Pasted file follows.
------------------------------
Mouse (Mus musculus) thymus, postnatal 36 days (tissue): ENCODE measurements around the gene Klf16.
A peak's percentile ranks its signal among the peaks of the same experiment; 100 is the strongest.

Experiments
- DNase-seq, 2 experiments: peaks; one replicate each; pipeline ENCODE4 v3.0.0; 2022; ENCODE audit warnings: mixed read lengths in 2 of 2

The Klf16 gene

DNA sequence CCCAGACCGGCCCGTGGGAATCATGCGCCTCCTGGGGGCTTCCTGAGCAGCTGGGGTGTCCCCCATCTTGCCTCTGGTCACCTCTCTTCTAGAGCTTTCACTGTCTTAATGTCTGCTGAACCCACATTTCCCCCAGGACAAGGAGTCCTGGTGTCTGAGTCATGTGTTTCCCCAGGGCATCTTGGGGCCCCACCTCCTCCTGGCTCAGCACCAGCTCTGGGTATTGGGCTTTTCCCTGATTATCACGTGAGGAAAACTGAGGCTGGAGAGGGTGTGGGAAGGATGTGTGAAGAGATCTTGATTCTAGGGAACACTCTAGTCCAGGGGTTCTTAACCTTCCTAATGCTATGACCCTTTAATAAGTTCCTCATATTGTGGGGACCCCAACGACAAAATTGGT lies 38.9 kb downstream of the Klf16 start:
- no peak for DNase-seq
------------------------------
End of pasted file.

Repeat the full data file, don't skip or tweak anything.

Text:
Mouse (Mus musculus) thymus, postnatal 36 days (tissue): ENCODE measurements around the gene Klf16.
A peak's percentile ranks its signal among the peaks of the same experiment; 100 is the strongest.

Experiments
- DNase-seq, 2 experiments: peaks; one replicate each; pipeline ENCODE4 v3.0.0; 2022; ENCODE audit warnings: mixed read lengths in 2 of 2

The Klf16 gene

DNA sequence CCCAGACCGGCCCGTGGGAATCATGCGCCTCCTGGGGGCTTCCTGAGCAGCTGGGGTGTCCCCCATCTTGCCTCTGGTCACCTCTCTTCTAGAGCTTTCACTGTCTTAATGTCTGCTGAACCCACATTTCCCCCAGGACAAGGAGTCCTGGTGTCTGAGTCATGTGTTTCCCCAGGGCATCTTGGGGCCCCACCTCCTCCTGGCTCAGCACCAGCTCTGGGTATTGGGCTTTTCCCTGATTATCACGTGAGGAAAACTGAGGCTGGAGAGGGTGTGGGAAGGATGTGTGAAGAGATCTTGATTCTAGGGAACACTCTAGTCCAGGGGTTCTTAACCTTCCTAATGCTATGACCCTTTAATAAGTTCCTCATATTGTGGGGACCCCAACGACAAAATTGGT lies 38.9 kb downstream of the Klf16 start:
- no peak for DNase-seq